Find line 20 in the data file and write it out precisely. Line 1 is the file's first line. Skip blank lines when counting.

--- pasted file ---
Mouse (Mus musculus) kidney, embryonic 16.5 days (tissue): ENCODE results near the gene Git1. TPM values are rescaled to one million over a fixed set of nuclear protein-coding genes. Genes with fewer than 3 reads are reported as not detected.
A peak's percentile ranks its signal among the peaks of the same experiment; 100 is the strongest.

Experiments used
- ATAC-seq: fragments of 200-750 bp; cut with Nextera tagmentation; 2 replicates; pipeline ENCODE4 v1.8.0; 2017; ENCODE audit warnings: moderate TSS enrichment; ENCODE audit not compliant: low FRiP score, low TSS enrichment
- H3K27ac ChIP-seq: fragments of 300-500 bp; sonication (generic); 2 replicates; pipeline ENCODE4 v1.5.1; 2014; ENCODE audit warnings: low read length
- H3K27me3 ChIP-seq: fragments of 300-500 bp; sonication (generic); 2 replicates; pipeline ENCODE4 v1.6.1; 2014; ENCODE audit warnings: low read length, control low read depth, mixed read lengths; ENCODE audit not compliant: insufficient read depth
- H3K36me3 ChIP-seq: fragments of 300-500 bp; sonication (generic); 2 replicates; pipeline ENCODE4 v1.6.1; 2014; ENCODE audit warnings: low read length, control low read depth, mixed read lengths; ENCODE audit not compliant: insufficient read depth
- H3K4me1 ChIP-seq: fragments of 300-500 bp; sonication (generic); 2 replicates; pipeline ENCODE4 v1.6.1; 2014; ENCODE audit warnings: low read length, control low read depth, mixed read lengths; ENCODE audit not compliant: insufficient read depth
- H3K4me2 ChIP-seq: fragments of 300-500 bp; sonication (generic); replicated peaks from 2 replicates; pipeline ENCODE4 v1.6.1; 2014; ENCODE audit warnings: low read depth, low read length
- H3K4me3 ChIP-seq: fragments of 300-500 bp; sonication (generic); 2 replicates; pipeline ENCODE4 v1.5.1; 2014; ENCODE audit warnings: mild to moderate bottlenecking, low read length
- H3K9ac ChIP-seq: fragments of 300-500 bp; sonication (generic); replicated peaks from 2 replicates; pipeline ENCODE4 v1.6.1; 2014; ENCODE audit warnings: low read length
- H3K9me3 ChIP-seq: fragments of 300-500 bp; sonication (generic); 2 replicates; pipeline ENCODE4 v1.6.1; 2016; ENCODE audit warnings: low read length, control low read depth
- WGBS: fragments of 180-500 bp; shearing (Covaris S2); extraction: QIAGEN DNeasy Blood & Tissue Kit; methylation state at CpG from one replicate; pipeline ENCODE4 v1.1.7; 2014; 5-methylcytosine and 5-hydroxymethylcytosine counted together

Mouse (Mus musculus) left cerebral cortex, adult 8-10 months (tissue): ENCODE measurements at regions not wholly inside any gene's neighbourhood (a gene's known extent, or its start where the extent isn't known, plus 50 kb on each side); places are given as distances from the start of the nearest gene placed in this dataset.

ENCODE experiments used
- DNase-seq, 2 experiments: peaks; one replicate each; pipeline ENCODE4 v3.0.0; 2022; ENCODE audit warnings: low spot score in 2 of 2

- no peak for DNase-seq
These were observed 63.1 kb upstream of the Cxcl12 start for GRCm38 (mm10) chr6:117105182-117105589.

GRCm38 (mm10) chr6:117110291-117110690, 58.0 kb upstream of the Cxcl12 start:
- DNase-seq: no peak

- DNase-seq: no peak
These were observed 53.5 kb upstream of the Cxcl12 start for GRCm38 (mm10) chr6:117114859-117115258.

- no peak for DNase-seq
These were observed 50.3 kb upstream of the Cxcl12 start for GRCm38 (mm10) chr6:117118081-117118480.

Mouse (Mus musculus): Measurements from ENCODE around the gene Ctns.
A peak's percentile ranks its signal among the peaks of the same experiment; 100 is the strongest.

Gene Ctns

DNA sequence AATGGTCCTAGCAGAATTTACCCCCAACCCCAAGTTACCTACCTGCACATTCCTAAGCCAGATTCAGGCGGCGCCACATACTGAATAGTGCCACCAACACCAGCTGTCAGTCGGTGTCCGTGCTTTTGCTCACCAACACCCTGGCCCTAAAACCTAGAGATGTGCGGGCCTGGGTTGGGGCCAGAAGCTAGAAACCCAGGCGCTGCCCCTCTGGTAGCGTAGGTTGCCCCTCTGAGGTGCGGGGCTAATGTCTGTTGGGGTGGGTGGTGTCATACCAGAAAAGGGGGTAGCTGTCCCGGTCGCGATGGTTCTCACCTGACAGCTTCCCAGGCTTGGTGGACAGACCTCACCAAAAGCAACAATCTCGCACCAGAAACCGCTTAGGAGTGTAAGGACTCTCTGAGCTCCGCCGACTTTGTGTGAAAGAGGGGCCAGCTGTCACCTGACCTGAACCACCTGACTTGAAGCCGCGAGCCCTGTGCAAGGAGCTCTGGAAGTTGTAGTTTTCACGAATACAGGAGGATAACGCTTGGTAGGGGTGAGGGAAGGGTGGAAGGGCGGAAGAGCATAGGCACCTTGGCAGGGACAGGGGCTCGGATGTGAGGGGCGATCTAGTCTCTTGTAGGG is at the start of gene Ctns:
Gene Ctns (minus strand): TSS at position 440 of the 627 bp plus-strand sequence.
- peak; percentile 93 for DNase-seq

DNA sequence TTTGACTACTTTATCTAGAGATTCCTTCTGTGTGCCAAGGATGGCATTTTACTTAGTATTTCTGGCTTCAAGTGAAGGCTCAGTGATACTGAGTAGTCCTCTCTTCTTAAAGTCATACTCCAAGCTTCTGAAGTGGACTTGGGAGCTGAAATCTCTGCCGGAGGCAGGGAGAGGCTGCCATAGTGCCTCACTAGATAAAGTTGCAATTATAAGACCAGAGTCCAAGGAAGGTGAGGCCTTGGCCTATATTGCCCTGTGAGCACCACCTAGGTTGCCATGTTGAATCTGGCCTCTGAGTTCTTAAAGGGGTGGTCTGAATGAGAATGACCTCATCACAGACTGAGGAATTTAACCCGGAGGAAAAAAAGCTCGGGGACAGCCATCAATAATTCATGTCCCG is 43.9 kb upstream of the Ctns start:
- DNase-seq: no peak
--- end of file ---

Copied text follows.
- DNase-seq: no peak